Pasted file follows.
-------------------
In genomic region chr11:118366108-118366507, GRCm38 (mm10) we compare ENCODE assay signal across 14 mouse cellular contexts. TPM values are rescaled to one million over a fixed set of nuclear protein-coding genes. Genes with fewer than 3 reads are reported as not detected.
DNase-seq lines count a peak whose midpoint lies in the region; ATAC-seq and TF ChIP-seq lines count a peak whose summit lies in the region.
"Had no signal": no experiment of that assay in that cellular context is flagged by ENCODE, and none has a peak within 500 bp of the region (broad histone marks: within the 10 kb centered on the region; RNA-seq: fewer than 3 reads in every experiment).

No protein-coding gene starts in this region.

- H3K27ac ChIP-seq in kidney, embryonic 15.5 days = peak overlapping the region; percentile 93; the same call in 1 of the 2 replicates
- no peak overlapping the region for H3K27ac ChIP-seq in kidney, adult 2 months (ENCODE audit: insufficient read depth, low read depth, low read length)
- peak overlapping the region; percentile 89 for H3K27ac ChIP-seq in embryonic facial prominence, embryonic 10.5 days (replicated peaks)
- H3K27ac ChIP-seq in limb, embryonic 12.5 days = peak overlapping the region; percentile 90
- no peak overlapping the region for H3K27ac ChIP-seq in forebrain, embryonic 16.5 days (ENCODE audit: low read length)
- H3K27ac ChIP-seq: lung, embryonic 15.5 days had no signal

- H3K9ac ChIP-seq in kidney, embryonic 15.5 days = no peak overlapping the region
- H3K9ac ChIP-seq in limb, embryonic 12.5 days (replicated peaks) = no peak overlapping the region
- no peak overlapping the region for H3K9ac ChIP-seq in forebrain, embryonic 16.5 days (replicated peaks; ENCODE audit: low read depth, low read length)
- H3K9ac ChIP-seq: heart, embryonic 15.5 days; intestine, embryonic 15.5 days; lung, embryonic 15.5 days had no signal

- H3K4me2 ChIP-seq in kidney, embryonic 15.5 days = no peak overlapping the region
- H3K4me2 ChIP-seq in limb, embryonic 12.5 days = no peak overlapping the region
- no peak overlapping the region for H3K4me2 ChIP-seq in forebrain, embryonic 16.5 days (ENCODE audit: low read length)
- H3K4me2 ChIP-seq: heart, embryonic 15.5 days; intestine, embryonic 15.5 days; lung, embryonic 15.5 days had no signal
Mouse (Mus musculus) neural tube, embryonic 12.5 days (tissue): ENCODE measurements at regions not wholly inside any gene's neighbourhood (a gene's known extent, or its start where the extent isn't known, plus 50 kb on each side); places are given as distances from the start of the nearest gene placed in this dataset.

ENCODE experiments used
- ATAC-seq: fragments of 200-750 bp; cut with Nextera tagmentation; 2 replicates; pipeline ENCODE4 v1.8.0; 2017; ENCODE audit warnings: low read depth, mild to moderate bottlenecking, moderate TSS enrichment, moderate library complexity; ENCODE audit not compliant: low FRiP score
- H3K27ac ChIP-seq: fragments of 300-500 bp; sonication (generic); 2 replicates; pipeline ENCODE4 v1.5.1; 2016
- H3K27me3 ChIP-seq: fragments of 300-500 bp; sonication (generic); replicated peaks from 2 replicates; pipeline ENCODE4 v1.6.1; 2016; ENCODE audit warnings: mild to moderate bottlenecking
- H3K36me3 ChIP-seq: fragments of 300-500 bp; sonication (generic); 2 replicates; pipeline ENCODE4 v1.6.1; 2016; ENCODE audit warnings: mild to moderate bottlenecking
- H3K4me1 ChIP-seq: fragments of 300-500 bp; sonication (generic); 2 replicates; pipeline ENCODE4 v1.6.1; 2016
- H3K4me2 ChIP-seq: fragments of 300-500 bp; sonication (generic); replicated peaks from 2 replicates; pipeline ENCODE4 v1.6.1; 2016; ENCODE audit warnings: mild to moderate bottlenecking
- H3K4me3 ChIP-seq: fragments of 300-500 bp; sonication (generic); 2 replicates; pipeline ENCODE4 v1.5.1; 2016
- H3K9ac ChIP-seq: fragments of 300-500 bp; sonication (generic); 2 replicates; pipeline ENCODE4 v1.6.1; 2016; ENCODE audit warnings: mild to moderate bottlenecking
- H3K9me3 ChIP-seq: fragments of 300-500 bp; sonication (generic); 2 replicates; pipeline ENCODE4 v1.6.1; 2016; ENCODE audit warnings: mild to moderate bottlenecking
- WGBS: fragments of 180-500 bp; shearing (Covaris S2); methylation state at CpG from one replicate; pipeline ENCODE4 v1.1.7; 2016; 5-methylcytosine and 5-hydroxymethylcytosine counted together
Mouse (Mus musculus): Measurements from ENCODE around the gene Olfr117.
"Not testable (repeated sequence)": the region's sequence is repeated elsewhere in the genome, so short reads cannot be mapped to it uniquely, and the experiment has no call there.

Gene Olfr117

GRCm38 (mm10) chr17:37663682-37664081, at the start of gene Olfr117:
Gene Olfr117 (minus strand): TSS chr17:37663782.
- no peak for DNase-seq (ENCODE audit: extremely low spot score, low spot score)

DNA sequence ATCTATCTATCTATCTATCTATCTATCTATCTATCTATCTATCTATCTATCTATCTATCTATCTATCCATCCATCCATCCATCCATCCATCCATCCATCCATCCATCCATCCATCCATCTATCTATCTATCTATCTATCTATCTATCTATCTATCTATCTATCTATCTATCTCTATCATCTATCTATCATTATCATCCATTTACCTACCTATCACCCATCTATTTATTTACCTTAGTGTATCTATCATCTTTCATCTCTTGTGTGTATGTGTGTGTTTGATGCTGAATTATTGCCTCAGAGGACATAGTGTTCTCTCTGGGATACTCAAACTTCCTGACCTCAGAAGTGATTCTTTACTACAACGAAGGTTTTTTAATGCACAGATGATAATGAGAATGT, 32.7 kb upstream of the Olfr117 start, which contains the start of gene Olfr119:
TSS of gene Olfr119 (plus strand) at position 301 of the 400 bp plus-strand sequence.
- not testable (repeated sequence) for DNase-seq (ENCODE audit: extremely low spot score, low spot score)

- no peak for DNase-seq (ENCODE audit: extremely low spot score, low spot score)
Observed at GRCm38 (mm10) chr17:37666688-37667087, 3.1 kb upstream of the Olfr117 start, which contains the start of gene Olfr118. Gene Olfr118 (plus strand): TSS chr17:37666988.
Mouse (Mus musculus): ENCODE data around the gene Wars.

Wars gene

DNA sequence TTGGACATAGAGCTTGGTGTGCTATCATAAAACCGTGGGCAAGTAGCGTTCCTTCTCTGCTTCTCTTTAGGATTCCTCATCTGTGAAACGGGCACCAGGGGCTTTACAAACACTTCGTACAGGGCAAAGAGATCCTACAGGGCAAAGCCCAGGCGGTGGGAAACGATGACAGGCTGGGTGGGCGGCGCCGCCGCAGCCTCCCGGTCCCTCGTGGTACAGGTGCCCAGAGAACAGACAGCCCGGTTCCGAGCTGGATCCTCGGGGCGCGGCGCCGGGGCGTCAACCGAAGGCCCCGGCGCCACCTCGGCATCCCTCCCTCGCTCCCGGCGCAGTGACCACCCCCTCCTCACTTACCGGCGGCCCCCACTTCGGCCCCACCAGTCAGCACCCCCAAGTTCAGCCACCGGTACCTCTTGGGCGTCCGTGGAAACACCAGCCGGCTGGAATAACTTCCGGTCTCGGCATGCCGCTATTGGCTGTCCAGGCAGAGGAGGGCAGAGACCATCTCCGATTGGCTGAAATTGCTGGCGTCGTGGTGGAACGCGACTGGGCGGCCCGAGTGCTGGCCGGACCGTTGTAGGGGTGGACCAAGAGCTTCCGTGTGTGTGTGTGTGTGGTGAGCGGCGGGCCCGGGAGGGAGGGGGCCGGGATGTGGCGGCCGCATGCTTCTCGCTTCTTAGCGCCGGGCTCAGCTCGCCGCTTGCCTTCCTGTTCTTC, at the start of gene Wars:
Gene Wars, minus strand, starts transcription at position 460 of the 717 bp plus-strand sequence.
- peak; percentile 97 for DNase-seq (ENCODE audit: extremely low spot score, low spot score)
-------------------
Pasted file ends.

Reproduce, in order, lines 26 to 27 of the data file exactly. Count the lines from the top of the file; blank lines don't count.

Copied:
- H3K4me2 ChIP-seq: fragments of 300-500 bp; sonication (generic); replicated peaks from 2 replicates; pipeline ENCODE4 v1.6.1; 2016; ENCODE audit warnings: mild to moderate bottlenecking
- H3K4me3 ChIP-seq: fragments of 300-500 bp; sonication (generic); 2 replicates; pipeline ENCODE4 v1.5.1; 2016